How downtown businesses are rebuilding after devastating fire


In a matter of hours on Jan. 27, a chaotic fire, which started at Jadwiga’s Polish American Deli on West Lincoln Avenue, swept through the heart of the village’s business district, trampling over a trio of locally-owned corner stores on Rockaway Avenue – Long Island Hearing Center of Long Island, Valley Stream Pharmacy, and Orange Skye Day Spa.

The destruction leveled against the storefronts, all of which have stood there for years, and in some cases decades, was so complete that they were practically dislocated from the village’s downtown. Now, their business owners are struggling to make their stores whole again, and for most of them, questions of where to restart and how soon remain unclear.

For Dr. Larry Cardano, owner of the Long Island Hearing Center, it was not long after the fire he began scouring for a new location for his hearing practice – and he found one. His new office space, located at 20 West Lincoln Avenue, is a stone’s throw away from his original spot, which he opened in 1996.

The Takeaway 

  • A fire on Jan. 27 devastated several locally-owned corner stores in Valley Stream's business district, as owners grapple with the challenge of rebuilding their establishments, with uncertainties about where to restart and how soon.
  •  Following the fire, community members rallied to support affected businesses through online fundraising efforts. 
  • The Valley Stream Chamber of Commerce organized relief efforts to support affected businesses, including a partnership with BJ’s Brewhouse, to raise funds for affected establishments. 

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While some elements of the new office space are still under construction, Cardano has been seeing patients since early February. What’s more, he says that despite the tragic loss of the original office, the new space represents a net gain for himself and his patients.

“Our patients don’t have to travel that far from the original site,” he said, and he refashioned the new office space in a way that allows him to upgrade his equipment based on the newest methods of treatment.”

The Hearing Center’s quick rebound, however, appears to be an exception.


Donations pour in to restore  downtown stores

For the businesses that remain, it stands to reason that replacing what was lost has not been simple. For weeks, family, friends, and employees of the affected business owners have looked online for outside donations. Jadwiga’s Polish American Deli is one of them.

For those unfamiliar with Jadwiga’s, the once narrow storefront, operated by Jadwiga Strzepa and her family for nearly two decades, had garnered a reputation as the go-to destination for traditional Polish products, ranging from well-known classics like kielbasa to lesser-known items like pickled mushrooms. Kaisa Jankowski, a lifelong friend of the Strzepa family, launched a GoFundMe campaign to save the deli.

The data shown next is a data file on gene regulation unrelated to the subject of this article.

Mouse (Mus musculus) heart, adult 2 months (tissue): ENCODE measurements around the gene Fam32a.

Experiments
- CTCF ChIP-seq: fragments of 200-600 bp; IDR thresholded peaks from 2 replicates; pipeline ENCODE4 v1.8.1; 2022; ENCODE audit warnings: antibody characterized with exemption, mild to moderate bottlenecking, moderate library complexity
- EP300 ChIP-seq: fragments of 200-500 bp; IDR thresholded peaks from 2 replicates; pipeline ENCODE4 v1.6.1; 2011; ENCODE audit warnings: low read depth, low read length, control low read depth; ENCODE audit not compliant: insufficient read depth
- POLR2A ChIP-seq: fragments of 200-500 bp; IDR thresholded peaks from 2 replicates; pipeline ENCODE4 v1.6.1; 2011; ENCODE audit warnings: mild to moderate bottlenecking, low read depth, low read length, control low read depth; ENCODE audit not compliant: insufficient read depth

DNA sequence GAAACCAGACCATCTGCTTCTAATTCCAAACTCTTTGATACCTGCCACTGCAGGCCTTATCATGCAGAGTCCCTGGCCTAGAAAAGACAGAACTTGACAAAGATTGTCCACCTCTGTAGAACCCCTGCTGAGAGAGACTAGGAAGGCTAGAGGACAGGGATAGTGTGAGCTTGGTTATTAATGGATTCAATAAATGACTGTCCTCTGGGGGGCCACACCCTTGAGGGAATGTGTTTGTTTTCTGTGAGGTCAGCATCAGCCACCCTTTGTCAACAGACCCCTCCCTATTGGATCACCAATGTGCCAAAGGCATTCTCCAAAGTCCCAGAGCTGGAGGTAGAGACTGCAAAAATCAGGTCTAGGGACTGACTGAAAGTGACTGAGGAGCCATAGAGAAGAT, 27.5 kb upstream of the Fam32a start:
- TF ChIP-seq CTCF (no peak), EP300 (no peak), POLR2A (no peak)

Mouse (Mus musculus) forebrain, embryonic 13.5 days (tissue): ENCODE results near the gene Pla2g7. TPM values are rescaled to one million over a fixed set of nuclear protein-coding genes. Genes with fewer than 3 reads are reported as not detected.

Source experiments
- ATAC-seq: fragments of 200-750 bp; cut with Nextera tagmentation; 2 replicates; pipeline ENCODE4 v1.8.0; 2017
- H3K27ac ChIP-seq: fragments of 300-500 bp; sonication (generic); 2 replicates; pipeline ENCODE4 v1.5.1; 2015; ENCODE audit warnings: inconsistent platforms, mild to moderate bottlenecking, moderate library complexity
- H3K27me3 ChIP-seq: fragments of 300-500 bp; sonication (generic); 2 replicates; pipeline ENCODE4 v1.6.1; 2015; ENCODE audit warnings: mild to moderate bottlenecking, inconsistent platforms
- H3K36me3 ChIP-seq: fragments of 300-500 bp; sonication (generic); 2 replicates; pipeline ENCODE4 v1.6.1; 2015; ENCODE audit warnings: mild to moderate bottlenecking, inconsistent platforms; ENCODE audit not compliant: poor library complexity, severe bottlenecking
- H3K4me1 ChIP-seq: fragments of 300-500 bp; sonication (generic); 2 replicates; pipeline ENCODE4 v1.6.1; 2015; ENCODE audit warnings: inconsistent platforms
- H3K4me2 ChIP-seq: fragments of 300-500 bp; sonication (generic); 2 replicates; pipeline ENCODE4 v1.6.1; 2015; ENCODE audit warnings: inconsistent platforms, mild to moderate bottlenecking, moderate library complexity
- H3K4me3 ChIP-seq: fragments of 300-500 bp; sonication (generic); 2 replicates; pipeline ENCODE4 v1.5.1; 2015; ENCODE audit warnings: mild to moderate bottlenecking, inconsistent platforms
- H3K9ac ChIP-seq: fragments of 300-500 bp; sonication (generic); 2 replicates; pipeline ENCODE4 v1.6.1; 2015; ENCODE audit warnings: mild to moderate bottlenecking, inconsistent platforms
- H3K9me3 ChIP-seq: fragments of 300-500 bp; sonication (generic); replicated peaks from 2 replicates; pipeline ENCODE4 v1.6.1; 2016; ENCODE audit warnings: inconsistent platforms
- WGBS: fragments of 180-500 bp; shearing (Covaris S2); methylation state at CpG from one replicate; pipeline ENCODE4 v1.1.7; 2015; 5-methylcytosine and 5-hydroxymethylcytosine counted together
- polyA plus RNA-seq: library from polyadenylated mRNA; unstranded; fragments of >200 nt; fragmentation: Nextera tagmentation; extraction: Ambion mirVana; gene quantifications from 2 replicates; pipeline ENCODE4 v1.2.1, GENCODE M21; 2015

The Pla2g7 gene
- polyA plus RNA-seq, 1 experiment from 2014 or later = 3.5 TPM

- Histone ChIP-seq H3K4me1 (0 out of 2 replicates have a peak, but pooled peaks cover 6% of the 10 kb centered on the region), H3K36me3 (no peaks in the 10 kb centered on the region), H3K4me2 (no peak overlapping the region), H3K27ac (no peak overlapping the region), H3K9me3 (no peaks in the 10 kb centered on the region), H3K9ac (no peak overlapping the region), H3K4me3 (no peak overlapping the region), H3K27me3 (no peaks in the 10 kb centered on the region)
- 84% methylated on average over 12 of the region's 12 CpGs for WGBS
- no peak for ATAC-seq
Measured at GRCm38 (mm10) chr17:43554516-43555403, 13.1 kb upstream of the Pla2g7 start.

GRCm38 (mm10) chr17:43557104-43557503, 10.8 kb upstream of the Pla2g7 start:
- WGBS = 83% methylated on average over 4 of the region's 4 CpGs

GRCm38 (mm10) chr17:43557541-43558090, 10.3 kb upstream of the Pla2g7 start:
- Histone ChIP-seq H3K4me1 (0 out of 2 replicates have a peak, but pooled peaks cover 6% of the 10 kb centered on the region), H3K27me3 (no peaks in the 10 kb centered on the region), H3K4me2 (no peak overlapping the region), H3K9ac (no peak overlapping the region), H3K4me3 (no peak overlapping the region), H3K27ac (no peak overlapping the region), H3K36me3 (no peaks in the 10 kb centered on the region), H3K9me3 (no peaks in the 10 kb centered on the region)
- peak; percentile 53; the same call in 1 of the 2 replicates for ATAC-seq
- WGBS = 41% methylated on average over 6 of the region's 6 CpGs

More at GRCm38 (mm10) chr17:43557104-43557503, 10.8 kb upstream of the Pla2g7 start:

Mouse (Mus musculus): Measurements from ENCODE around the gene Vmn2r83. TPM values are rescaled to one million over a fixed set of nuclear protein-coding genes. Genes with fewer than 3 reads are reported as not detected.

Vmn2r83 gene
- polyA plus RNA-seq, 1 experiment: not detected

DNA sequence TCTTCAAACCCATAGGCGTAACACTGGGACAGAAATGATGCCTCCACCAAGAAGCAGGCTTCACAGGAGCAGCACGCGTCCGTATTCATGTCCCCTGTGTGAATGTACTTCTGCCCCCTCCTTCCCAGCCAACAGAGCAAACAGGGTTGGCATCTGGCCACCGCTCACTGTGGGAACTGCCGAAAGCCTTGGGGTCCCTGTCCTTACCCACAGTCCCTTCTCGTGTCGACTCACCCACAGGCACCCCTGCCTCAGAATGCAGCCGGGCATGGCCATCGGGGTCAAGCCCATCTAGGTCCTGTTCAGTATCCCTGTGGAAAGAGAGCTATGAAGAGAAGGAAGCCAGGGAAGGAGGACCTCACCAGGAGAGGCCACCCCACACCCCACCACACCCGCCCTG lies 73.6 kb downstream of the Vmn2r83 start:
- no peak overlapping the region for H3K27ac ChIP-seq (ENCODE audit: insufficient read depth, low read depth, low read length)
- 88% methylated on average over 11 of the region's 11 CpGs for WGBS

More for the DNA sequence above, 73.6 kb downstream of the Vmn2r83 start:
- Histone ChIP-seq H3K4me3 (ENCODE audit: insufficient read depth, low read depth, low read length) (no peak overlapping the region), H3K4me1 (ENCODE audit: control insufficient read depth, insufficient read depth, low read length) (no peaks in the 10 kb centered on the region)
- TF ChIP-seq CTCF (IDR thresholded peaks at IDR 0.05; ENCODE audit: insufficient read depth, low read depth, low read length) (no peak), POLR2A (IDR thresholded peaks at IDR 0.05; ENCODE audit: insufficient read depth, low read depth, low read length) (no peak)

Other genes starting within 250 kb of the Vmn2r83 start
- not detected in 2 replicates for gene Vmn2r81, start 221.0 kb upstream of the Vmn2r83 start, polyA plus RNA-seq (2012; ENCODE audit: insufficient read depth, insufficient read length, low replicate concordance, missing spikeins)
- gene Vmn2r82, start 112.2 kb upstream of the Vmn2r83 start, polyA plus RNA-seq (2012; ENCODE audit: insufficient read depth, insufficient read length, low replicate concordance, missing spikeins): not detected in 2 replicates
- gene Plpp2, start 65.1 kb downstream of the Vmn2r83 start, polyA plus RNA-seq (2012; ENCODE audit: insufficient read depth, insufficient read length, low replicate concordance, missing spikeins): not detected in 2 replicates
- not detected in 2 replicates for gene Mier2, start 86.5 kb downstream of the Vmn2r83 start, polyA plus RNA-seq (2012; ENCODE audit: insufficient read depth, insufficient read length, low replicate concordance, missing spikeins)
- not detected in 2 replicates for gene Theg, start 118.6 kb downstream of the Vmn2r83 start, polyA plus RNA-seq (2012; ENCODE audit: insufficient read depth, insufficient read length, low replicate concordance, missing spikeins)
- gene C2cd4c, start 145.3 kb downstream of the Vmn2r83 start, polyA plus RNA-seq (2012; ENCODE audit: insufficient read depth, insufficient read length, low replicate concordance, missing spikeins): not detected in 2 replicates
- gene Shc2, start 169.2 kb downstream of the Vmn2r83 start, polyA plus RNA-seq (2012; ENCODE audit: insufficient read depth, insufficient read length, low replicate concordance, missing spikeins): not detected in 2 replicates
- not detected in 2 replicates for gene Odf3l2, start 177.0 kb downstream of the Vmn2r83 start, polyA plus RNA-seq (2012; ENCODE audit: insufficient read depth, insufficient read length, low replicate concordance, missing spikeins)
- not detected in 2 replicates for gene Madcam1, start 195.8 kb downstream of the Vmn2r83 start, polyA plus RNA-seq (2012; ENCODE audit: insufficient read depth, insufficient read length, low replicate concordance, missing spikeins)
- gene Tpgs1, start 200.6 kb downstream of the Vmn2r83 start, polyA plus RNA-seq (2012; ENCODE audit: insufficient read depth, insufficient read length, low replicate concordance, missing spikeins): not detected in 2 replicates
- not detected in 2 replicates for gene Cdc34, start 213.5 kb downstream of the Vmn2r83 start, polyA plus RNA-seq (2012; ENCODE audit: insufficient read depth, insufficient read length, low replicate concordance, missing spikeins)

“She (Jadwiga) didn’t think twice when someone asked for help and it is times like these, we need to lend a helping hand to such a selfless and caring individual,” Jankowski wrote on the GoFundMe page.

“That is why as friends and customers of Jadwiga and her Deli, we ask for your help in getting the family back on their feet. Although thankful that no one was injured, the family is devastated that their long-time family business, in a matter of minutes, is gone.”

As of press time, Jankowksi, who declined to be interviewed, has accrued nearly $8,000 for the family. 

Alisha Sohail, an intern at the Valley Stream Pharmacy, also launched her online fundraising campaign to help its owner, Azzam Elcheikh.

“Azzam has become a beloved figure in Valley Stream by consistently providing essential services, ensuring access to medications, and offering friendly, personalized care through his pharmacy,” she wrote in her plea for support. “The devastating fire took away eight years of hard work and dedication in an instant.”

The online fundraiser, which is now closed, raised about $1,300. And there seem to be some encouraging signs regarding the pharmacy’s comeback.


Chamber organizes relief efforts

“It was discussed at a recent chamber board meeting that the pharmacy has found a new space on Rockaway,” said Joosoo Kim, a realtor and board member for the Valley Stream Chamber of Commerce. Many of “the businesses want to stay on Rockaway.”

Kim jump-started her online fundraiser on behalf of the Chamber and has racked up less than half of their $10,000 goal as of press time. Whatever money is raised, with the fundraiser expected to close by the end of the month, will be split evenly among the five businesses. The fifth store was Integral Electric Co. which Kim said sat just to the right of the Polish Deli and experienced “smoke contamination and their interior was damaged.”

Even though only a single Chamber member, the L.I. Hearing Center, was hurt by the fire, the Chamber felt that “helping all these local businesses was the only right thing to do,” noted Kim. “It’s easy for us to forget other’s suffering when it’s not our family or friends involved. So, when these businesses do open, you know, we must welcome them back and let them know they were missed.”

A modest donation will also be given thanks to droves of residents and organizations who came out in a big show of solidarity at a fundraiser at BJ’s Brewhouse on Feb. 16. In partnership with the Chamber, BJ’s Brewhouse pledged to donate 20 percent of food and soft beverage sales for every flyer with a donation code presented during the fundraiser.

“We fundraised over $600,” said Joey Verrengia, general manager of the restaurant and brew house at Green Acres. “We wanted to step up and provide the resources that we have as a company to help give back. The event had a great turnout and a lot of first-time guests.”

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